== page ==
November 29, 2008

Death March

Recent research suggests that a trend toward working more hours continues, with men working almost 50 hours a week and women working nearly 44 hours. This causes productivity problems for employees. In a Families and Work Institute survey, 2/3 of the respondents indicated they didn't have enough time with their children, and almost that many felt that they were not able to spend enough time with their spouses. More than half of the respondents felt they needed more time for themselves and were overworked in the last three months. The same employees got less sleep and experienced higher levels of stress. One third of the survey's respondents report they often lack enough energy to do things with their families after work.

The study concludes thusly:

Of particular concern are the negative spillover effects that demanding and hectic jobs can have on the quality of workers' personal lives and well being. This spillover is reflected in high stress, poor coping, bad moods, and insufficient time and energy for people who are personally important, creating problems that, in turn, spill over into work and impair job performance.

It's very common for business professionals to work more than 40 hours per week. Software business experts Joel Spolsky and Jeff Atwood talk about the implications of this in their Stack Overflow podcast:

The Death March book by Ed Yourdon talks about this idea that yeah, you can make programmers work 80 hour weeks, and they will get twice as much done as they did in their 40 hour weeks, but you're incurring debt. And you're going to pay back that debt in triple in terms of just sort of burnout and that kind of stuff. So, you can definitely, if you want to, spend a week, if there's really a deadline, you want to make everybody work 80 hours and get the thing done, that's fine, but the week after that, you're going to get nothing done.

Teachers, though, have deadlines every day. Every day, we have classrooms full of kids who are expecting us to have a top-notch education prepared for them. Most of us write our lessons and grade assignments on our own time after school. Unlike in business, where deadlines are periodic, we face new deadlines every day.

We end up working overtime to meet this week's deadlines, but we don't get a break the next week like Atwood and Spolsky suggest business professionals should. Next week, we have more papers to grade and more lessons to plan. We do get a ten week break during the summer, but the nine months of constant deadlines can be very stressful.

One thing that leads to burnout among business professionals is the situation where employees are given tasks but not the tools they need (including time) to complete those tasks. This situation seems to be quite common in education. It's not that we don't love our jobs. It's not that we don't like the kids. But we're only human, and we have limitations. Many of us spend our evenings and weekends working, especially first year teachers.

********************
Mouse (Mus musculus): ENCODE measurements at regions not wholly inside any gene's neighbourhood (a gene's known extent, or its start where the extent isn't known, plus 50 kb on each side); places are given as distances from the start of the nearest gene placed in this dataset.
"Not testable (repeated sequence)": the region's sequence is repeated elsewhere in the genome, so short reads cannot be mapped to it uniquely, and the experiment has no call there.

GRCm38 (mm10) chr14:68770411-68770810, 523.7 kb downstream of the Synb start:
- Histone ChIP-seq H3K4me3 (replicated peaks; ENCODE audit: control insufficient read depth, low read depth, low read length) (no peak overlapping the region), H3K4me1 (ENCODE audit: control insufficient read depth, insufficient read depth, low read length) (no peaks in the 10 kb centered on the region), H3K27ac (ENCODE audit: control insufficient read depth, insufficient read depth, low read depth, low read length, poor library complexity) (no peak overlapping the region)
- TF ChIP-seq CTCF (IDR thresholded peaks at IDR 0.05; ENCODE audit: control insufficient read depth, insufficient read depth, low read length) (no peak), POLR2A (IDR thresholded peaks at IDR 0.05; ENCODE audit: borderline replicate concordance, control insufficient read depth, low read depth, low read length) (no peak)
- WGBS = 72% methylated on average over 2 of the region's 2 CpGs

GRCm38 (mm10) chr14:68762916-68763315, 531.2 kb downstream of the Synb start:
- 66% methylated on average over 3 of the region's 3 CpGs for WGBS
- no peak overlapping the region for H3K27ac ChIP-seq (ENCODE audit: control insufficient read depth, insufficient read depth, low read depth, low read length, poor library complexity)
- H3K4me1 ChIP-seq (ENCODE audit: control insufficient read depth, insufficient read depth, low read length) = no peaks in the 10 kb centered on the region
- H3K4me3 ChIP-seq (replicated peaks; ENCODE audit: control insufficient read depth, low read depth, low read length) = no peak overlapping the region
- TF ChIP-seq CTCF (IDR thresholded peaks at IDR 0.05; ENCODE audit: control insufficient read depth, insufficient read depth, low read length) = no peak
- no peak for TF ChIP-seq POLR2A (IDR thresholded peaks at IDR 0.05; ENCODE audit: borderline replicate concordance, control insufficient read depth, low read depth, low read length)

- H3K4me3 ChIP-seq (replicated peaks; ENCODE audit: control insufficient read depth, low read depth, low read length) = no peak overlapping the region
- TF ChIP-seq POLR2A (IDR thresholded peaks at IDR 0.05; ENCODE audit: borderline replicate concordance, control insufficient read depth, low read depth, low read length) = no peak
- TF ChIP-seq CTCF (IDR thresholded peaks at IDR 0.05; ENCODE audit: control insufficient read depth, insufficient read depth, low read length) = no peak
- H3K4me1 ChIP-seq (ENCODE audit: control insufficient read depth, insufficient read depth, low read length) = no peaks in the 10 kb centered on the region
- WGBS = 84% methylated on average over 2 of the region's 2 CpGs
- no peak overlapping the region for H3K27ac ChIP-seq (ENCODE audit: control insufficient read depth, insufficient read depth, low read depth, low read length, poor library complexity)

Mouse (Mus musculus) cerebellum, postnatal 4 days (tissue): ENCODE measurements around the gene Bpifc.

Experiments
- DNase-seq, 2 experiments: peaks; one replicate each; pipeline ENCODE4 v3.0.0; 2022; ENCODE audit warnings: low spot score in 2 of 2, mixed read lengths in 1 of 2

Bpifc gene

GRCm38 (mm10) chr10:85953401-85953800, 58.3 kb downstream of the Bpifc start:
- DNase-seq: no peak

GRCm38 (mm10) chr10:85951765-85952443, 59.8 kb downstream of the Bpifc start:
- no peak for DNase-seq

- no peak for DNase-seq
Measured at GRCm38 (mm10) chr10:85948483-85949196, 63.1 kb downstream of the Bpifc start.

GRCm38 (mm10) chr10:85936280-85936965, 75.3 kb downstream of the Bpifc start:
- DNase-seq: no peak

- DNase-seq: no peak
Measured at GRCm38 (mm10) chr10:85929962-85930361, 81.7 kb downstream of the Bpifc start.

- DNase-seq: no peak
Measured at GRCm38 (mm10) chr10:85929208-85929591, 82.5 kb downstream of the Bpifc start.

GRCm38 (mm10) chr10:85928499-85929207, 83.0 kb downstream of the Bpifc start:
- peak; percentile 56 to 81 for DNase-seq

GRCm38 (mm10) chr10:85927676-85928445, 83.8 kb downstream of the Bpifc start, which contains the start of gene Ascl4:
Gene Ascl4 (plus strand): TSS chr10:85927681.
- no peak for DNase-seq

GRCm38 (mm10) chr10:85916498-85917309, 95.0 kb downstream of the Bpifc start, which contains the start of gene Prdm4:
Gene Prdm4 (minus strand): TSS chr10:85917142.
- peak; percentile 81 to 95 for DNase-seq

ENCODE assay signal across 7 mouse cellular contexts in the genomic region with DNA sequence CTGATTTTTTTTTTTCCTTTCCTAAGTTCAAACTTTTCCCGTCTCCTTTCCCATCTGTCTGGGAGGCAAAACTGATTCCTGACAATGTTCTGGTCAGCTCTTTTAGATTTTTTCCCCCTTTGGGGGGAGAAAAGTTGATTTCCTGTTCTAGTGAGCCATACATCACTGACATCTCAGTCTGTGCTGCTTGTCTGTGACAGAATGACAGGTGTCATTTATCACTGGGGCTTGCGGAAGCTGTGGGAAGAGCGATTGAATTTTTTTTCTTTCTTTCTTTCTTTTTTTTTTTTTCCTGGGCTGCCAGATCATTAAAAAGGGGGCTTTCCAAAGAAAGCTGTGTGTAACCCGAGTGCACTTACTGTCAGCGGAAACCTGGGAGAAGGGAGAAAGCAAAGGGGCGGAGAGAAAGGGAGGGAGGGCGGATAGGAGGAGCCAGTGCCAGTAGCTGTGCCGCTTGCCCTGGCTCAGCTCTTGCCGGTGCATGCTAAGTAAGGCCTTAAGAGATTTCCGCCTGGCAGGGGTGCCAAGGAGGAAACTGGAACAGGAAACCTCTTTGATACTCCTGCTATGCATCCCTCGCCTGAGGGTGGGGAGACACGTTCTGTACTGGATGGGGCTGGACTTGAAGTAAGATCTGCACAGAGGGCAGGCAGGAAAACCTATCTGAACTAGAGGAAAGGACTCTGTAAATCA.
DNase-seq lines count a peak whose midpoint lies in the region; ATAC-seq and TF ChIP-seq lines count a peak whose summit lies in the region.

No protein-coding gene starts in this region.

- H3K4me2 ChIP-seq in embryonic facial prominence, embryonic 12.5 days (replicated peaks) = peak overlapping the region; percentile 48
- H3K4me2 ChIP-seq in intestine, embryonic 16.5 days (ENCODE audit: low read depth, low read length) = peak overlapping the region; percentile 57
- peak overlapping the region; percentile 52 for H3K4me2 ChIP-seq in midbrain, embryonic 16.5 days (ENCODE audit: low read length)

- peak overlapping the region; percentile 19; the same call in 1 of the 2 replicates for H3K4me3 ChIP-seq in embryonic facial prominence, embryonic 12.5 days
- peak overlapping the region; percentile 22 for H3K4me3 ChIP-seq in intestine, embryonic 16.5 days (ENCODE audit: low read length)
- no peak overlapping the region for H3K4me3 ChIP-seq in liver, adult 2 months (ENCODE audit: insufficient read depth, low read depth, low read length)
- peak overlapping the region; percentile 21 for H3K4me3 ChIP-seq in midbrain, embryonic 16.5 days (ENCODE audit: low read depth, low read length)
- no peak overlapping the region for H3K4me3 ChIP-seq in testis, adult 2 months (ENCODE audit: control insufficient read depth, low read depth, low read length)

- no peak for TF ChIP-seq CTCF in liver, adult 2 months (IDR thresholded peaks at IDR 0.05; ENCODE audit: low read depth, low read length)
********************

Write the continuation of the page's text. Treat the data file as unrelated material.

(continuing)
I see a tradeoff here. We need to work hard enough to produce a top quality education for our students, but not too hard to completely burn out. Lazy teachers with poorly prepared lesson plans don't help kids. But, teachers who have meticulous and stellar curricula but who are burnt out don't help kids either. It's a classic design tradeoff.


Source: Galinsky, Kim, & Bond. Feeling overworked: When work becomes too much. Families and Work Institute, 2001.

2 comments:

Anonymous said...

True that! I've been trying to teach high school English in Texas for the past 10 years. More and more demands are made on teacher time:
1. Before and after-school tutorials--whichever works best for the individual student--mean less time to plan, grade, collaborate.
2. Online availability of grades-Students and parents and administrators expect test grades to be posted by the end of the day. Toss out those essay questions! "Instantaneous and valuable feedback is our motto here in Utopia!"
3. Parent notification each time an eighteen year-old sleeps in class, fails a test or even forgets to turn in a homework assignment! If you're not "pro-active" in parent communication, everything winds up being your fault.
4. Up-to-the-minute, "research-based" training (yeah, I believe this shit marketed to districts as the latest and the greatest has been subjected to the most rigorous scientific review)that eats into our planning, grading, sleeping, and family time.
5. Lesson adaptation and staffing/parent meetings for special ed and ESOL students who are regular classes but really don't have the skills to be. But who have to pass. If they fail, it's because the teacher did not follow the modifications.

It all boils down to the philosophy that if a student fails a class and/or a standardized test, it's the teacher's fault because "All students want to succeed!"

What have we learned today, class?
1. Don't choose the teaching "profession" because you will be treated like you have no brain and no rights by students, administrators, public officials, the public at large, parents, and, if you work in Texas at least, the state.
2. Don't have children unless you can afford to live in a very exclusive community or send them to public school.
3. If you do have kids, start by showing them where China and India are located on the globe.

Joel said...

Ha ha - totally agree with the China / India bit. I lost my first internship due to offshoring!